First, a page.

South Dakota
Birds and Birding
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American Wigeon

Anas americana

Length: 18 - 22 inches Wingspan: 30 - 35 inches Seasonality: Summer / Migrant
ID Keys: White forehead and crown, green eyestripe, blue-gray bill tipped in black.

American Wigeon - Anas americanaAlso known as the "Baldpate" by many hunters, because of its white forehead and crown.  The American Wigeon spends a great deal of time foraging on land, eating young plant shoots and seeds.  They are also much more likely than most dabbling ducks to be found in deep water, where they sometimes harass other duck species and steal their food.

Habitat: Prefers large inland marshes for breeding. Can be found in a variety of aquatic habitats during the winter and in migration, including ponds, lakes, rivers, fresh or saltwater marshes, and coastal estuaries.

Diet: Primarily aquatic plant material.  Will also eat insects, insect larvae, snails, seeds, and waste grains.

Behavior: Uses a wide variety of foraging techniques, from tipping to submerge the head, picking food items from the water's surface, feeding on dry land, and stealing food from other waterfowl.

Nesting: June and July

Breeding Map: Breeding Bird Survey Map

Song: American Wigeon song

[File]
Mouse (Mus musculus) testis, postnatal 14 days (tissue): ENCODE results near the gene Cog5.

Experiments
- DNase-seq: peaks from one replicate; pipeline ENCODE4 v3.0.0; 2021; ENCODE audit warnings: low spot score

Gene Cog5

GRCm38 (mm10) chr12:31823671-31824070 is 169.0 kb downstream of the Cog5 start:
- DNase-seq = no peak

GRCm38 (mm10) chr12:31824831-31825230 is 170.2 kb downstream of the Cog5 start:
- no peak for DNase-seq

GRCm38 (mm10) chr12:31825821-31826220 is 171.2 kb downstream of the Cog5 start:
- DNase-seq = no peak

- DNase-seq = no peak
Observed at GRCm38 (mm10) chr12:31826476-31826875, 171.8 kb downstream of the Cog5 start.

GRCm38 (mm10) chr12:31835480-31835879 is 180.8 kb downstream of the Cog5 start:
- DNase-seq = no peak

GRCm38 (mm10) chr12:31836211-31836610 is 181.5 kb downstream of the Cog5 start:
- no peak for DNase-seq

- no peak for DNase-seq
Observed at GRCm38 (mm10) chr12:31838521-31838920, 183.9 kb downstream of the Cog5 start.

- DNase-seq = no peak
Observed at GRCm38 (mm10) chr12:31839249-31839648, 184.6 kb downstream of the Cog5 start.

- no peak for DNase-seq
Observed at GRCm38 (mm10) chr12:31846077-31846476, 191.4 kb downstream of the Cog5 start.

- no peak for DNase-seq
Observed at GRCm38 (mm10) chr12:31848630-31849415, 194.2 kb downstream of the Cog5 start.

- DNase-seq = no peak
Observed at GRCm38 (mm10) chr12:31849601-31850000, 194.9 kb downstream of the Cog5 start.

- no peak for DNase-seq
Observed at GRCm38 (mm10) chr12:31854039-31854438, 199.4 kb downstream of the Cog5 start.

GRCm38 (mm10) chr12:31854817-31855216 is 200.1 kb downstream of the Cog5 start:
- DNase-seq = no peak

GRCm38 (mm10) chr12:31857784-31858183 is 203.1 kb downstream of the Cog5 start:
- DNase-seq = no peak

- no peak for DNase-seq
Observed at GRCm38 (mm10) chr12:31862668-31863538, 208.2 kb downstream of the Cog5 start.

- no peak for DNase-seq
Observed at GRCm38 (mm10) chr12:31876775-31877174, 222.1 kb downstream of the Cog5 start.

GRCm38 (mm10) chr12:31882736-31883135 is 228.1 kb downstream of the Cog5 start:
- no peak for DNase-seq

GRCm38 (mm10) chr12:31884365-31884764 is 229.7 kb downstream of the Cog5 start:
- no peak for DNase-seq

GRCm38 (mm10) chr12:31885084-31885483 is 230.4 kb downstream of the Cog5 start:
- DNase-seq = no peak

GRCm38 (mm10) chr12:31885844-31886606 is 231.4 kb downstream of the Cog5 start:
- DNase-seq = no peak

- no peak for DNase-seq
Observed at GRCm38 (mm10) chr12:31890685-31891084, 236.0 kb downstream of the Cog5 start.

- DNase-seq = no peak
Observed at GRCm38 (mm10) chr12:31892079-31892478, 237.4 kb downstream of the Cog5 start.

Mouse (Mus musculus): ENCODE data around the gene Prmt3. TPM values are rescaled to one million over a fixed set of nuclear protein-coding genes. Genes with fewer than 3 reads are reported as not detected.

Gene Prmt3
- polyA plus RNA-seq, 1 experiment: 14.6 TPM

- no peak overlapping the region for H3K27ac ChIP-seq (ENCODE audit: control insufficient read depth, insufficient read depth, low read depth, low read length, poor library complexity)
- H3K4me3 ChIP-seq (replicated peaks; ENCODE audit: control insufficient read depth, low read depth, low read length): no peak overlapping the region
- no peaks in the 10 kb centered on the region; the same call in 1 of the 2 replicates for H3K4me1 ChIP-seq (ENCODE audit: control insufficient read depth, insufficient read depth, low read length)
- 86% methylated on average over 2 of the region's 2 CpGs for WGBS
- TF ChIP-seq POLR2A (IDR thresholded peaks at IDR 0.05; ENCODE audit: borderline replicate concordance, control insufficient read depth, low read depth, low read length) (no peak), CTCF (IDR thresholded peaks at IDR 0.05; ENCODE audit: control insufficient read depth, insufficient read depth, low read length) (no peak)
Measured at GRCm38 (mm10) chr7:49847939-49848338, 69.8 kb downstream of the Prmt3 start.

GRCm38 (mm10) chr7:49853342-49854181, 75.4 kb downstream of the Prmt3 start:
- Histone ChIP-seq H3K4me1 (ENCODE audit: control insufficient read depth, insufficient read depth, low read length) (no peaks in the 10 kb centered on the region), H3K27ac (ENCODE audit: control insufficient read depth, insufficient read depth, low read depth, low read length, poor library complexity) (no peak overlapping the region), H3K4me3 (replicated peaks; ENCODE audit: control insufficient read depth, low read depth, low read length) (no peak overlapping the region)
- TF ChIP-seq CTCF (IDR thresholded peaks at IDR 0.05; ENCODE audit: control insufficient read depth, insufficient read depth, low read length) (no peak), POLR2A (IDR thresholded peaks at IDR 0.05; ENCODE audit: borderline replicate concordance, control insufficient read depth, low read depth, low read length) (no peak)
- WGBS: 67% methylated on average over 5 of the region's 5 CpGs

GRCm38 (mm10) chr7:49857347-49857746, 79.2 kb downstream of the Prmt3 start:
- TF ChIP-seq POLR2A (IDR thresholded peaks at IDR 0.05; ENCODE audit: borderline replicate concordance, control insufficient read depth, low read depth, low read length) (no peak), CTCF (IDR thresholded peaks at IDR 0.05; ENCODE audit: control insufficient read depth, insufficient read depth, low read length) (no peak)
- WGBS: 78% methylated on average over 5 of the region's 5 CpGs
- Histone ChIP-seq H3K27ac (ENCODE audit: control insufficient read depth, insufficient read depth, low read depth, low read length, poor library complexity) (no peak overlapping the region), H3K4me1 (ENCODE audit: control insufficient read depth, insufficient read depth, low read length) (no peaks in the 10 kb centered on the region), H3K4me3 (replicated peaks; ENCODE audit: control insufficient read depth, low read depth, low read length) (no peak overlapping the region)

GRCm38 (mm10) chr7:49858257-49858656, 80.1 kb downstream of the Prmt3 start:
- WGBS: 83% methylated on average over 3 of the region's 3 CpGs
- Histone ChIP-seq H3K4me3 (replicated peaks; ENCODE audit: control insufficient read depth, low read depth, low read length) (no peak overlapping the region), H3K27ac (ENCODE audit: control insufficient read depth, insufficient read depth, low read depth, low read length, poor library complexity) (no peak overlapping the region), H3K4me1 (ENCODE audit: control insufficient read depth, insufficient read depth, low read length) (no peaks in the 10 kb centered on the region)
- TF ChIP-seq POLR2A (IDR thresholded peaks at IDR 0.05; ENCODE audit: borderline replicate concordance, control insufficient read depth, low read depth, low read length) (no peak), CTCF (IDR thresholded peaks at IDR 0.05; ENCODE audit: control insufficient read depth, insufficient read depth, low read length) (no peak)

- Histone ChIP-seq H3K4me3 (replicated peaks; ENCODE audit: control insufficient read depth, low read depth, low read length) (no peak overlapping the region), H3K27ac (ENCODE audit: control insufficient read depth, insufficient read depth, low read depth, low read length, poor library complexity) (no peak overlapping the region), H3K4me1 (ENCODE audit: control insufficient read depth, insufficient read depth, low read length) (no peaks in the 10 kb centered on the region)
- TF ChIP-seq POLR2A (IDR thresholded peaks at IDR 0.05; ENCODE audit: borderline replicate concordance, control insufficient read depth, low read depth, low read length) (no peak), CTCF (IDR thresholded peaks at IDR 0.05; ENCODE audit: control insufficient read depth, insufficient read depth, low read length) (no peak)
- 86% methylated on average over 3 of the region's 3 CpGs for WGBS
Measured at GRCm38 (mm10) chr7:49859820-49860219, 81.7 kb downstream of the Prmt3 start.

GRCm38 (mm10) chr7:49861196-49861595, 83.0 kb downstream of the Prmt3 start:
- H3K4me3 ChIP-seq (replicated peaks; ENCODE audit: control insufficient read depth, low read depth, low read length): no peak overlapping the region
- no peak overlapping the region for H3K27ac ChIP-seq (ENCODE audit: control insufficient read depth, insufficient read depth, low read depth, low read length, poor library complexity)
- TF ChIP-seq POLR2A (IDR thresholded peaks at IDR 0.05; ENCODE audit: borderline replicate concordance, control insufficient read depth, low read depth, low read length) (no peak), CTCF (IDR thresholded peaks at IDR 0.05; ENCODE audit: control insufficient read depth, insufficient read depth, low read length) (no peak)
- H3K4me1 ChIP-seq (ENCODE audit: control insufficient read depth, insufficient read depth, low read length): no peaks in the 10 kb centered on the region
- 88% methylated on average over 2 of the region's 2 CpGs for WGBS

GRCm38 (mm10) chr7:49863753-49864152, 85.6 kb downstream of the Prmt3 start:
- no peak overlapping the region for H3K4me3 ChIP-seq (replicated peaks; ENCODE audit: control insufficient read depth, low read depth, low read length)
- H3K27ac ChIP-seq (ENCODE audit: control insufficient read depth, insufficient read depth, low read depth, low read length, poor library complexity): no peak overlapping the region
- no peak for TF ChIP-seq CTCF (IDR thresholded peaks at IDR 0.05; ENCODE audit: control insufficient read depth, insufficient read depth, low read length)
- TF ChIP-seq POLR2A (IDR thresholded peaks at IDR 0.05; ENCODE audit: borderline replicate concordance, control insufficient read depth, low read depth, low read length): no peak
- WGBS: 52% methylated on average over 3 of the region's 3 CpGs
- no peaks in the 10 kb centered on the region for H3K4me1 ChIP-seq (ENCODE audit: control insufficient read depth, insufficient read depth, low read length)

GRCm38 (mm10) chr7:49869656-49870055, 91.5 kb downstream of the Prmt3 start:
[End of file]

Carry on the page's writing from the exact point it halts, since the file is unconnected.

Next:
Migration: Summers throughout most of Canada, Alaska, and the northern third of the United States.  Winters along the North American coasts, the southern third of the United States, and points south. 

Similar Species: Male is generally distinctive, although the Eurasian Wigeon is somewhat similar.

Conservation Status: Generally stable.  Range has expanded eastward in recent decades.

Further Information: 1) USGS Patuxent Bird Identification InfoCenter, American Wigeon

2) Cornell University's "All About Birds - American Wigeon"

3) eNature.com: American Wigeon

Photo Information: April 25th, 2003 -- Long Lake near Madison -- Terry L. Sohl

 

Click on the map below for a higher-resolution view
Range Map - American Wigeon
South Dakota Status: Common migrant and uncommon Summer resident throughout the state.  Rare to uncommon in winter.